I also noticed that high-yielding markets was a pre-cursor to capital growth because the tenants move in first, they’re more agile than buyers because it’s easier to sign a lease than to sign a contract to purchase a property. If a location was attractive, you’d find the rent scale up first and that was an indicator to me.
So one of the things that I looked at was high yield and days on market – how quickly are things getting snuffed up. I guess it’s a case of you get a feel for what’s going on in a market when you’re there at the [inaudible 5:55] phase and then try to translate that to indicators of some sort, like vendor discounting. If the vendor is desperate, that can drop the price down a long way and I know that’s a sluggish sort of market. So, yeah, it was just a simple case of thinking carefully about each statistic and how it influences capital growth. That sounds really subjective, ironically.
Ryan: It does.
Jeremy: But there’s got to be a point where you say, “Okay, I value this statistic more than the other statistics because I’ve personally seen it has more of an impact on capital growth.
Ryan: With all of the things that we’re looking at, are we talking – everything is like correlation, right? Instead of causation, do you think? The stats that we’re looking at are a correlation to demand and supply. Like the stats we’re looking at don’t cause demand or supply. Is that right?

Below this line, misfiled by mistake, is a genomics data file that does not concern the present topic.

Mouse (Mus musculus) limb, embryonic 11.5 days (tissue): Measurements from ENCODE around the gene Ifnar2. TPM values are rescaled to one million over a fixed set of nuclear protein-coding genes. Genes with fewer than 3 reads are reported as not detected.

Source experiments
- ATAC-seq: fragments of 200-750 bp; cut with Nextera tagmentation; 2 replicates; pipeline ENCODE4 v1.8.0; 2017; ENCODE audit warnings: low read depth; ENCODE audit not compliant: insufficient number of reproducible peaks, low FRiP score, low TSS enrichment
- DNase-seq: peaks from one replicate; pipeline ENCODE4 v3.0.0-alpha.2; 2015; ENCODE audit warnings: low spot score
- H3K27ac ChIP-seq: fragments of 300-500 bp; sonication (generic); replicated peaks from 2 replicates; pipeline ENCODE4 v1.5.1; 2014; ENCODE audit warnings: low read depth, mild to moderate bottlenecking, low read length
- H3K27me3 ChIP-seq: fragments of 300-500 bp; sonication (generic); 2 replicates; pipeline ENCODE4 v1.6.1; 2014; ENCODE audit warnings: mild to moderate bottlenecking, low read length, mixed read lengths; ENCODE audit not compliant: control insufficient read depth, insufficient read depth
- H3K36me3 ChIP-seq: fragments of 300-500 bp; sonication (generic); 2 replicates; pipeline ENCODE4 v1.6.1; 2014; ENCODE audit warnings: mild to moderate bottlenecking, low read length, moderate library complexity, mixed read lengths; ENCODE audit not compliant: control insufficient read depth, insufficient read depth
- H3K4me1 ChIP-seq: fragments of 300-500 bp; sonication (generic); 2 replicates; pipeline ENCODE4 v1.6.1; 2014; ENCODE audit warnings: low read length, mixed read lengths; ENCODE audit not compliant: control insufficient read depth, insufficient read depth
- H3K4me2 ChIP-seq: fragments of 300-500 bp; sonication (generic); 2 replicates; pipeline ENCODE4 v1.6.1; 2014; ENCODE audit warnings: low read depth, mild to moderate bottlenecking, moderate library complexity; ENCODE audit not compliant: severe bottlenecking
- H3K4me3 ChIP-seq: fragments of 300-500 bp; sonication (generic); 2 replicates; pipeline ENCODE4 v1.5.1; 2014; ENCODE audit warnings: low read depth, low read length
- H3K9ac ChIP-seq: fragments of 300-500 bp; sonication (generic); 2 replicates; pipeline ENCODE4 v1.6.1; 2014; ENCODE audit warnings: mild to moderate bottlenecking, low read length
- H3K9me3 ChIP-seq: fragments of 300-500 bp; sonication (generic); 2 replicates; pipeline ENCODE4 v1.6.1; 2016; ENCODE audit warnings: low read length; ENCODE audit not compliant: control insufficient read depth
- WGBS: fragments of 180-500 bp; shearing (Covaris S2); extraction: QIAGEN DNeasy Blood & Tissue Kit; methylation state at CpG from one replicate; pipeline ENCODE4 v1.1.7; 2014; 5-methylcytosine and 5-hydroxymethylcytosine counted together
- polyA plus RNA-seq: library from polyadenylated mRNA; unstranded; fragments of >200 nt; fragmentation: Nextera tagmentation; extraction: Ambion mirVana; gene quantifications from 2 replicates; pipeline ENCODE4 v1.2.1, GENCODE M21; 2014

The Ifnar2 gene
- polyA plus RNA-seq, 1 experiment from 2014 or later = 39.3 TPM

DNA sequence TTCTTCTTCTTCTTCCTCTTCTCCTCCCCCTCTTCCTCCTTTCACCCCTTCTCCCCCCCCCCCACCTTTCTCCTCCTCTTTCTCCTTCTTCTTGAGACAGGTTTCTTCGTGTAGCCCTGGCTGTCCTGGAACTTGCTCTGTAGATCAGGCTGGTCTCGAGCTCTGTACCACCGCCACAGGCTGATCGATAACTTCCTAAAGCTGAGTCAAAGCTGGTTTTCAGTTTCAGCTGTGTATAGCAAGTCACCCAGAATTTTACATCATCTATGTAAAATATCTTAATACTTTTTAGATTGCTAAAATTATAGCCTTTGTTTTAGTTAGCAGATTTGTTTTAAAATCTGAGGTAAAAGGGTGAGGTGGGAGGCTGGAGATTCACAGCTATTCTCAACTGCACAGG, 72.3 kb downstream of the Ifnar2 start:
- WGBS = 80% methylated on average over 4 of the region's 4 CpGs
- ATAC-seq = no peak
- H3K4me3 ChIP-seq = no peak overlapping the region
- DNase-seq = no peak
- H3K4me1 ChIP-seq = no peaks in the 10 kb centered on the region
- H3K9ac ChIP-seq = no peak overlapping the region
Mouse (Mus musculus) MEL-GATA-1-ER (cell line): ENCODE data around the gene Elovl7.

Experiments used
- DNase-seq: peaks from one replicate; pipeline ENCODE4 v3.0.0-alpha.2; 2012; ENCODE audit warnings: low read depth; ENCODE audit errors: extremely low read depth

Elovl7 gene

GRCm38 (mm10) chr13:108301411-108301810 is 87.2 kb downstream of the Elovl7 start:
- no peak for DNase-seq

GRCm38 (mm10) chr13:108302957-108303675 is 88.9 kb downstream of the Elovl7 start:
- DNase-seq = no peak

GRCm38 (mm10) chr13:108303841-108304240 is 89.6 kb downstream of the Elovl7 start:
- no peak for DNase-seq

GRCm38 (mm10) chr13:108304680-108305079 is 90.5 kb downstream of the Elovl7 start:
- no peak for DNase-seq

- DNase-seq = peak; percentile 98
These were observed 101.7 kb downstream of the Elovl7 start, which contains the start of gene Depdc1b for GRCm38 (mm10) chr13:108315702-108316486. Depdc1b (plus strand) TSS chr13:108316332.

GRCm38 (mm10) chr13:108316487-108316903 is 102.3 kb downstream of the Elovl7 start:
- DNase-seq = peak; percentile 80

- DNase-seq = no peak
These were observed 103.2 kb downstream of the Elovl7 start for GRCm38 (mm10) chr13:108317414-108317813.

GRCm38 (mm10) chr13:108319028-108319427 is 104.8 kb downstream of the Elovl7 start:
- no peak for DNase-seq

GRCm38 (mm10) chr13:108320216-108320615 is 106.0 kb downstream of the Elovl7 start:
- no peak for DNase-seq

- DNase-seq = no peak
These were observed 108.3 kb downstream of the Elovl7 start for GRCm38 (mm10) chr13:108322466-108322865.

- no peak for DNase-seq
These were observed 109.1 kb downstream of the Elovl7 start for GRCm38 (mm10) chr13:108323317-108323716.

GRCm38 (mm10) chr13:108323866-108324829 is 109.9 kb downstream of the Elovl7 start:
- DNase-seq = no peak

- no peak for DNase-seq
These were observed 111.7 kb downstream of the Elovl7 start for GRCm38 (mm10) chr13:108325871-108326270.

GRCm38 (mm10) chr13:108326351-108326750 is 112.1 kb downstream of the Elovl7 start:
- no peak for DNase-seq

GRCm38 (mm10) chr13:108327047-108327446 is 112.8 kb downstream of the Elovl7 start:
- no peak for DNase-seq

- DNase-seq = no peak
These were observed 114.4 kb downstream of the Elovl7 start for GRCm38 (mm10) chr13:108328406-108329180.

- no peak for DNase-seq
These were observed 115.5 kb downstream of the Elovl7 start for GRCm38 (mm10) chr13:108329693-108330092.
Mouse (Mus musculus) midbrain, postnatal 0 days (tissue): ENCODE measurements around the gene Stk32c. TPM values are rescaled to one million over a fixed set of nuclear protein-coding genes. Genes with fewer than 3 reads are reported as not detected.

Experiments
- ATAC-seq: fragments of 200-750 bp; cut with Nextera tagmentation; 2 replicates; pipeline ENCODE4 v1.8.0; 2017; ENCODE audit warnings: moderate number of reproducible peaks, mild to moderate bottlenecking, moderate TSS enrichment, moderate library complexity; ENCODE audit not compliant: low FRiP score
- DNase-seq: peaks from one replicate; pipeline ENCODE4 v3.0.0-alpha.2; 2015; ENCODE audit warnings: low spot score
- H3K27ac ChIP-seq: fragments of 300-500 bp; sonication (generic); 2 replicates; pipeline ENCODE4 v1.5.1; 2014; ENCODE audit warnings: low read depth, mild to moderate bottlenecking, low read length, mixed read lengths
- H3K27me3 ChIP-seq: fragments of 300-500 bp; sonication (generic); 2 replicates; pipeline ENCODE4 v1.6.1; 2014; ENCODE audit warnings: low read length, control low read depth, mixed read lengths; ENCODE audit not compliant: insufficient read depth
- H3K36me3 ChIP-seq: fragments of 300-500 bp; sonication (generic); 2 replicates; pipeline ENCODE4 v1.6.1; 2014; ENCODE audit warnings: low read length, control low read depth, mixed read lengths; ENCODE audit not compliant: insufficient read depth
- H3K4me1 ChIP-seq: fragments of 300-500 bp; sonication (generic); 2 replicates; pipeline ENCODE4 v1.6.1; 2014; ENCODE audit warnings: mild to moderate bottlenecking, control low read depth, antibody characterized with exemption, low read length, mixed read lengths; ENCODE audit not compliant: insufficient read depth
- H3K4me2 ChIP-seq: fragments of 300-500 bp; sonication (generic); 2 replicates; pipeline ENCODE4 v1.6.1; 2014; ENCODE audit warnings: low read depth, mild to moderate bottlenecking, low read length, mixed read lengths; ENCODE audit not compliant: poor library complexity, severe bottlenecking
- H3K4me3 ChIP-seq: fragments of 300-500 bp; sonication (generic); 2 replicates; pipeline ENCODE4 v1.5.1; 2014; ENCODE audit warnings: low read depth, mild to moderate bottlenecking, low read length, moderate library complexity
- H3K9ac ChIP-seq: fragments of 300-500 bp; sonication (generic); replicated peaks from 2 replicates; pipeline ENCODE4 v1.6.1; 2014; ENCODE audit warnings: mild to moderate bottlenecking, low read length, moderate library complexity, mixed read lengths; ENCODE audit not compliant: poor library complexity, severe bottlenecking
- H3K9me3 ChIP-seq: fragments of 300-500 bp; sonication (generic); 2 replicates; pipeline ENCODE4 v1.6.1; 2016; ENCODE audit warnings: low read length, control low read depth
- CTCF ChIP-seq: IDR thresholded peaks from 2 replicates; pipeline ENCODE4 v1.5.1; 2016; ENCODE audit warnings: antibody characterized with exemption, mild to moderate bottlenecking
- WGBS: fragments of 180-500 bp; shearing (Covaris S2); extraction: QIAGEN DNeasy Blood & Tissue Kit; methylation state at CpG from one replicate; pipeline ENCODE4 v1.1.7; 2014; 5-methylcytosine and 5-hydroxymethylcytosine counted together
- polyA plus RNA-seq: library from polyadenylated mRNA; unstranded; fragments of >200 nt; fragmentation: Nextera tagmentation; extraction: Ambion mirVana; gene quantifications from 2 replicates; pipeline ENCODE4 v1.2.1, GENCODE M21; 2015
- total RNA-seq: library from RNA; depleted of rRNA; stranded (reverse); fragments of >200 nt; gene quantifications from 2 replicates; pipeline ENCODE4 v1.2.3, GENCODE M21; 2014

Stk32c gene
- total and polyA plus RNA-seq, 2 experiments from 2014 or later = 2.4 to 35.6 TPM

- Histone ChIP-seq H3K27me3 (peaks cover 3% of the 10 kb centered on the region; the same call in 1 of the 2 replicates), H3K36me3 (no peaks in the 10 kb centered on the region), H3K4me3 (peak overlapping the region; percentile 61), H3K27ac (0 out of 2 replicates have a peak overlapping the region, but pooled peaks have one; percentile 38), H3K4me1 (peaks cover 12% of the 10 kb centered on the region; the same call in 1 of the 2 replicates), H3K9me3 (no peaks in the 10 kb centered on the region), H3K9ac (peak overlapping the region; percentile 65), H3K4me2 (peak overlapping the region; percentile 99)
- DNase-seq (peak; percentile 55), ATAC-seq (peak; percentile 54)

Jeremy: Yeah, exactly. Yeah, yeah. Spot on.
Ryan: So, we’re kind of looking at trailing statistics more so than leading statistics. Is that right?
Jeremy: You’re right and then wrong because what we want, ideally, as property investors, is a crystal ball – some sort of lead indicator. But we are looking at historical data. We’re looking at stuff that’s right now. Vacancy rates are really easy to figure out right now because you can jump on onthehouse.com or domain or realestate.com.au and you can see what is exactly available. And so you get an up-to-the-minute or up-to-the-hour depending on how tidy the property managers are at advertising your property for rent. You can get an idea right now.
Things like census data, the number of renters versus owner occupiers in a location. That, right now, being 2015. The last census was on August 2011. So, it’s a tad out of date. Things like sale values, they can be like a good 3 months out of date. So you are looking at historical data, but you’re also able to foresee the future because if you can accurately measure the imbalance between supply and demand and you found a location where demand does exceed supply, there has to be a balancing act.